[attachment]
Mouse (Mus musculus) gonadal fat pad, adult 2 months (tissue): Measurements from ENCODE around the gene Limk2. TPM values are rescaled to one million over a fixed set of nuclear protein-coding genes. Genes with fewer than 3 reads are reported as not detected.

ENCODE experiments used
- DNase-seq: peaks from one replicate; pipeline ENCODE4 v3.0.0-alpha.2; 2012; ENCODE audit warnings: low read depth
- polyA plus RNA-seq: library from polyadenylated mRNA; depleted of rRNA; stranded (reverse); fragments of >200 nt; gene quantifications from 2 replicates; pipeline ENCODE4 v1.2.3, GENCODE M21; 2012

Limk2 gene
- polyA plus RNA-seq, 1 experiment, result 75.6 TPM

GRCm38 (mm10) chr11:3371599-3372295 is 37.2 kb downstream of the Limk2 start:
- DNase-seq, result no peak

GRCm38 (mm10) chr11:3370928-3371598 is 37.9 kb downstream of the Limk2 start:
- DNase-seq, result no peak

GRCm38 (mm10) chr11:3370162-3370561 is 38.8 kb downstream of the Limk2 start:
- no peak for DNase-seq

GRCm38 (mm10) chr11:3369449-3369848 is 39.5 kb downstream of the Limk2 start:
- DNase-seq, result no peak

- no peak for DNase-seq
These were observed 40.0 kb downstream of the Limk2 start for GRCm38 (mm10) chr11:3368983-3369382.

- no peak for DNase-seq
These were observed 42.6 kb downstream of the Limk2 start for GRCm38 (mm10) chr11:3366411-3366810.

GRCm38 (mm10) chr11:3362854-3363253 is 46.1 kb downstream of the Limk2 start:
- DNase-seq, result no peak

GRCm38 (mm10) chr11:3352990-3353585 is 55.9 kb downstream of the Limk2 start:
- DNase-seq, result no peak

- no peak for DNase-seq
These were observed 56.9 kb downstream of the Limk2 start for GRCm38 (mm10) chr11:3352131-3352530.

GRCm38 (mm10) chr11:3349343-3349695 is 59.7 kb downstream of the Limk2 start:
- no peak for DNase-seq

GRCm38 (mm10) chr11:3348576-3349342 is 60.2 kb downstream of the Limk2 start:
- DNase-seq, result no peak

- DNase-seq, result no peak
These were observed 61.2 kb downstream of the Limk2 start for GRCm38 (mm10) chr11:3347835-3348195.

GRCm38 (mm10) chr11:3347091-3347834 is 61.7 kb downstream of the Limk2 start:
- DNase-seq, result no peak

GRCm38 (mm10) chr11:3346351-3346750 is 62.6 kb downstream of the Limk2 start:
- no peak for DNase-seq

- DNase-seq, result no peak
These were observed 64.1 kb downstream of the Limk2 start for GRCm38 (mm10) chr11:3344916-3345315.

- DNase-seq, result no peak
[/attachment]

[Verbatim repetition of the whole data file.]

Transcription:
Mouse (Mus musculus) gonadal fat pad, adult 2 months (tissue): Measurements from ENCODE around the gene Limk2. TPM values are rescaled to one million over a fixed set of nuclear protein-coding genes. Genes with fewer than 3 reads are reported as not detected.

ENCODE experiments used
- DNase-seq: peaks from one replicate; pipeline ENCODE4 v3.0.0-alpha.2; 2012; ENCODE audit warnings: low read depth
- polyA plus RNA-seq: library from polyadenylated mRNA; depleted of rRNA; stranded (reverse); fragments of >200 nt; gene quantifications from 2 replicates; pipeline ENCODE4 v1.2.3, GENCODE M21; 2012

Limk2 gene
- polyA plus RNA-seq, 1 experiment, result 75.6 TPM

GRCm38 (mm10) chr11:3371599-3372295 is 37.2 kb downstream of the Limk2 start:
- DNase-seq, result no peak

GRCm38 (mm10) chr11:3370928-3371598 is 37.9 kb downstream of the Limk2 start:
- DNase-seq, result no peak

GRCm38 (mm10) chr11:3370162-3370561 is 38.8 kb downstream of the Limk2 start:
- no peak for DNase-seq

GRCm38 (mm10) chr11:3369449-3369848 is 39.5 kb downstream of the Limk2 start:
- DNase-seq, result no peak

- no peak for DNase-seq
These were observed 40.0 kb downstream of the Limk2 start for GRCm38 (mm10) chr11:3368983-3369382.

- no peak for DNase-seq
These were observed 42.6 kb downstream of the Limk2 start for GRCm38 (mm10) chr11:3366411-3366810.

GRCm38 (mm10) chr11:3362854-3363253 is 46.1 kb downstream of the Limk2 start:
- DNase-seq, result no peak

GRCm38 (mm10) chr11:3352990-3353585 is 55.9 kb downstream of the Limk2 start:
- DNase-seq, result no peak

- no peak for DNase-seq
These were observed 56.9 kb downstream of the Limk2 start for GRCm38 (mm10) chr11:3352131-3352530.

GRCm38 (mm10) chr11:3349343-3349695 is 59.7 kb downstream of the Limk2 start:
- no peak for DNase-seq

GRCm38 (mm10) chr11:3348576-3349342 is 60.2 kb downstream of the Limk2 start:
- DNase-seq, result no peak

- DNase-seq, result no peak
These were observed 61.2 kb downstream of the Limk2 start for GRCm38 (mm10) chr11:3347835-3348195.

GRCm38 (mm10) chr11:3347091-3347834 is 61.7 kb downstream of the Limk2 start:
- DNase-seq, result no peak

GRCm38 (mm10) chr11:3346351-3346750 is 62.6 kb downstream of the Limk2 start:
- no peak for DNase-seq

- DNase-seq, result no peak
These were observed 64.1 kb downstream of the Limk2 start for GRCm38 (mm10) chr11:3344916-3345315.

- DNase-seq, result no peak